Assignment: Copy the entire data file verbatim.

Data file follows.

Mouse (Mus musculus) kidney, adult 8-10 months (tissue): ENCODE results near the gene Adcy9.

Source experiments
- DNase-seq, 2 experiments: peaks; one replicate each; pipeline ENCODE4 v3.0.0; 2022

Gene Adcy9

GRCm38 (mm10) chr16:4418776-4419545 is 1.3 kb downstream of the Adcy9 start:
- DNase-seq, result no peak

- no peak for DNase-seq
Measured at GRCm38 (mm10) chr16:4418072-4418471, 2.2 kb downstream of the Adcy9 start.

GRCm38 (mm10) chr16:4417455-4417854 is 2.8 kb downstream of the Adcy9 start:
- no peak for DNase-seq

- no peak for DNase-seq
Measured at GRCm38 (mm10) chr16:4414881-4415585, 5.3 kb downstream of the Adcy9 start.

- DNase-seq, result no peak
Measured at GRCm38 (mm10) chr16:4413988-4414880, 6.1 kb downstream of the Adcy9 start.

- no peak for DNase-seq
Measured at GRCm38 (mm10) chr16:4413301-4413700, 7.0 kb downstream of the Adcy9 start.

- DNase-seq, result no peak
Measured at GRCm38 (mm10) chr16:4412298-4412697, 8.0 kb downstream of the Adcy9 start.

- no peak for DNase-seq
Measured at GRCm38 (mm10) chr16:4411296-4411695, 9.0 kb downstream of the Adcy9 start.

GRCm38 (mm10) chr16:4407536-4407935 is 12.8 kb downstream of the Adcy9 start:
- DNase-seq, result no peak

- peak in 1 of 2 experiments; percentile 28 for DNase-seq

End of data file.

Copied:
Mouse (Mus musculus) kidney, adult 8-10 months (tissue): ENCODE results near the gene Adcy9.

Source experiments
- DNase-seq, 2 experiments: peaks; one replicate each; pipeline ENCODE4 v3.0.0; 2022

Gene Adcy9

GRCm38 (mm10) chr16:4418776-4419545 is 1.3 kb downstream of the Adcy9 start:
- DNase-seq, result no peak

- no peak for DNase-seq
Measured at GRCm38 (mm10) chr16:4418072-4418471, 2.2 kb downstream of the Adcy9 start.

GRCm38 (mm10) chr16:4417455-4417854 is 2.8 kb downstream of the Adcy9 start:
- no peak for DNase-seq

- no peak for DNase-seq
Measured at GRCm38 (mm10) chr16:4414881-4415585, 5.3 kb downstream of the Adcy9 start.

- DNase-seq, result no peak
Measured at GRCm38 (mm10) chr16:4413988-4414880, 6.1 kb downstream of the Adcy9 start.

- no peak for DNase-seq
Measured at GRCm38 (mm10) chr16:4413301-4413700, 7.0 kb downstream of the Adcy9 start.

- DNase-seq, result no peak
Measured at GRCm38 (mm10) chr16:4412298-4412697, 8.0 kb downstream of the Adcy9 start.

- no peak for DNase-seq
Measured at GRCm38 (mm10) chr16:4411296-4411695, 9.0 kb downstream of the Adcy9 start.

GRCm38 (mm10) chr16:4407536-4407935 is 12.8 kb downstream of the Adcy9 start:
- DNase-seq, result no peak

- peak in 1 of 2 experiments; percentile 28 for DNase-seq